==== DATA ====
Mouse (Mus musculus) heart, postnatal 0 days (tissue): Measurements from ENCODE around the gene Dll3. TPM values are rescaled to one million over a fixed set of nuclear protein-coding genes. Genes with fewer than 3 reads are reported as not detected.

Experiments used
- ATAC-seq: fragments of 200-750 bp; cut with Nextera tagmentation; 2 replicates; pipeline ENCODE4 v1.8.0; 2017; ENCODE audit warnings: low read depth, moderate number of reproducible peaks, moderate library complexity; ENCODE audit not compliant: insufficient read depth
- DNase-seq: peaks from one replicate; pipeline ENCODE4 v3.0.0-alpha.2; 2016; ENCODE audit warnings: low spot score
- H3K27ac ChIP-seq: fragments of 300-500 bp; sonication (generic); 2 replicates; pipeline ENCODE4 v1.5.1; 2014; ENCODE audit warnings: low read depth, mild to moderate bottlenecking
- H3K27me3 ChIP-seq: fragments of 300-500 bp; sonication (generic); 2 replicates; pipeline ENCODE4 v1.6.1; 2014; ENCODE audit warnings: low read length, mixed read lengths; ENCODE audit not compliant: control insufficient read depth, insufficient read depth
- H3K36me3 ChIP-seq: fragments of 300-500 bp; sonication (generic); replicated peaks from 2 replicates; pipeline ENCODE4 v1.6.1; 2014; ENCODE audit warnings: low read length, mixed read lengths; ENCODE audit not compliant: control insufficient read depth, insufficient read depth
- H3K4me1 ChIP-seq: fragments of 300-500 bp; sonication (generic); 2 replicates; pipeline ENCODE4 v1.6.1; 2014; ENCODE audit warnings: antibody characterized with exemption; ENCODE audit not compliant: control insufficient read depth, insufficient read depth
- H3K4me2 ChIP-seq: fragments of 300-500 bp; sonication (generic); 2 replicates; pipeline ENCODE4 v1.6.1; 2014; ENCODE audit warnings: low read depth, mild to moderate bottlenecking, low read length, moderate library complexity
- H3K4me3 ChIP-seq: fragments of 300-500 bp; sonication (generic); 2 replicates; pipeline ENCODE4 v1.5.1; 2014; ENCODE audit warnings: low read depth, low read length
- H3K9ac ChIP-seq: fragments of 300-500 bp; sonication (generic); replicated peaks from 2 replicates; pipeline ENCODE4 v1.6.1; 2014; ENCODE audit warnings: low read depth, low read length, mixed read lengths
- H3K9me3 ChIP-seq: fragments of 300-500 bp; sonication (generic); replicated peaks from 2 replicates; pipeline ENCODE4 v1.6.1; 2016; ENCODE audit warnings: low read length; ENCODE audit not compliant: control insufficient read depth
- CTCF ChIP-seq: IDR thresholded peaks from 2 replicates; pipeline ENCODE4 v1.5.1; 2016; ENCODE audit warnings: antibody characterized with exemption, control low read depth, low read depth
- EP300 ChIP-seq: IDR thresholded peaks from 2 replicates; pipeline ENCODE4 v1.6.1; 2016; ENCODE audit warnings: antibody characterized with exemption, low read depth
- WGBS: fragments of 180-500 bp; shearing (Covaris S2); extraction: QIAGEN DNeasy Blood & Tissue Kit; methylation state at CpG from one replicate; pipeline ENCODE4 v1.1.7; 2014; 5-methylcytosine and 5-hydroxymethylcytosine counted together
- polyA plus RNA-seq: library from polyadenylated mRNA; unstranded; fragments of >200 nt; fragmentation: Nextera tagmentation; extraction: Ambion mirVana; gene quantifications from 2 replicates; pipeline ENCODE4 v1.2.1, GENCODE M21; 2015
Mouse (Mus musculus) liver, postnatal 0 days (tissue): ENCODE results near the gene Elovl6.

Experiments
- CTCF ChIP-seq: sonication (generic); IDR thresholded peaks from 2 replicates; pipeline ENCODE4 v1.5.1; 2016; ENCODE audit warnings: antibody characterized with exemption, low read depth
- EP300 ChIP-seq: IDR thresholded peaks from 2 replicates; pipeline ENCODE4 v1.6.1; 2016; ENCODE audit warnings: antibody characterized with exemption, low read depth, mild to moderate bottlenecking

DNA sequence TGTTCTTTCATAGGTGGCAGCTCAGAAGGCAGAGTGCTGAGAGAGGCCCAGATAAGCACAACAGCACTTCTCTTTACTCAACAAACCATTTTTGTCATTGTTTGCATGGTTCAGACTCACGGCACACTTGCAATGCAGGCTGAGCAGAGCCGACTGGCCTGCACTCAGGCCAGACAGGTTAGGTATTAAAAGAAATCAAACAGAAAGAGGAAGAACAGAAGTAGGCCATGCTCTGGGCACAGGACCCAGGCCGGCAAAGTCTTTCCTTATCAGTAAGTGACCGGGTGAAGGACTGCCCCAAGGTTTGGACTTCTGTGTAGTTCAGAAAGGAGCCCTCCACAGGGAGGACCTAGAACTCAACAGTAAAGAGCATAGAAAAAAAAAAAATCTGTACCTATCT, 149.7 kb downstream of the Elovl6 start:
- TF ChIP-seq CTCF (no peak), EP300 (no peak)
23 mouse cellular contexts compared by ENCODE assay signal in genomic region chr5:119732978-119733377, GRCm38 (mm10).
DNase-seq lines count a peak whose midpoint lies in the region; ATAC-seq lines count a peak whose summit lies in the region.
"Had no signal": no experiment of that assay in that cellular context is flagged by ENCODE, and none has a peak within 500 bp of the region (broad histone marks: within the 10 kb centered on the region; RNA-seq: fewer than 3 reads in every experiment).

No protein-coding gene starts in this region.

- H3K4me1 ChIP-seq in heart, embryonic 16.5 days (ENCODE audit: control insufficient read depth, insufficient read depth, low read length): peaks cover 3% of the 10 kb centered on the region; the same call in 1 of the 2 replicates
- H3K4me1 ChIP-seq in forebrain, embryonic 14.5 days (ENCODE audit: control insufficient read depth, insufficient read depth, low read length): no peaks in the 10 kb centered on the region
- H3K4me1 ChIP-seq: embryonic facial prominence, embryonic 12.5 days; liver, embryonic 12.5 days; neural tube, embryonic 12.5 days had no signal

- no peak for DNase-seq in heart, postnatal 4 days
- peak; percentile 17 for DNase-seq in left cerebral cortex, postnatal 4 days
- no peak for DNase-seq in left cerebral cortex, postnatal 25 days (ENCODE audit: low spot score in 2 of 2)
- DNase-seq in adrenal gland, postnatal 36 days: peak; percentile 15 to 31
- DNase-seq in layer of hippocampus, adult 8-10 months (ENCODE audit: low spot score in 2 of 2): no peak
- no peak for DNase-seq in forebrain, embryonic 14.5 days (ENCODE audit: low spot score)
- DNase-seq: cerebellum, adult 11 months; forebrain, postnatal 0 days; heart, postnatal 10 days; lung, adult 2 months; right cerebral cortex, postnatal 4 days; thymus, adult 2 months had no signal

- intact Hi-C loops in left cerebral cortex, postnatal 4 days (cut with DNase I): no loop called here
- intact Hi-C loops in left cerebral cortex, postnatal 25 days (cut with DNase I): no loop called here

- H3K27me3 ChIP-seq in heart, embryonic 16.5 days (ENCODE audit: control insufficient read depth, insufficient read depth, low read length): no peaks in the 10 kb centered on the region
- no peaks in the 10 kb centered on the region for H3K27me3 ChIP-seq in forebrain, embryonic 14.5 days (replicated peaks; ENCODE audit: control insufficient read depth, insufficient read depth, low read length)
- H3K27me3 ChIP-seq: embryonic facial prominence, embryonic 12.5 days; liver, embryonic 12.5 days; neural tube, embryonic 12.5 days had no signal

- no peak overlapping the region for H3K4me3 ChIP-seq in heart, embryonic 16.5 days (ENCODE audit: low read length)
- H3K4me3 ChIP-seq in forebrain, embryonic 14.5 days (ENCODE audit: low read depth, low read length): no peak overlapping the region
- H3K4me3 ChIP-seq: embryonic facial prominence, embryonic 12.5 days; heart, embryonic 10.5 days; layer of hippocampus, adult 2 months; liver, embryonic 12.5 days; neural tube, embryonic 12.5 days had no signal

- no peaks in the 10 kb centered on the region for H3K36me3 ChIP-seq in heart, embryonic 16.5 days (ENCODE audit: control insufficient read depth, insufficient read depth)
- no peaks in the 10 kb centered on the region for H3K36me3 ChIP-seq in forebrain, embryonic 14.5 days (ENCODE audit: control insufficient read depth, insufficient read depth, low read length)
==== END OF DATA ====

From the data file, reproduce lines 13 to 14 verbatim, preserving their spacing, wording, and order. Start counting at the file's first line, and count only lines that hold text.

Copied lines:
- CTCF ChIP-seq: IDR thresholded peaks from 2 replicates; pipeline ENCODE4 v1.5.1; 2016; ENCODE audit warnings: antibody characterized with exemption, control low read depth, low read depth
- EP300 ChIP-seq: IDR thresholded peaks from 2 replicates; pipeline ENCODE4 v1.6.1; 2016; ENCODE audit warnings: antibody characterized with exemption, low read depth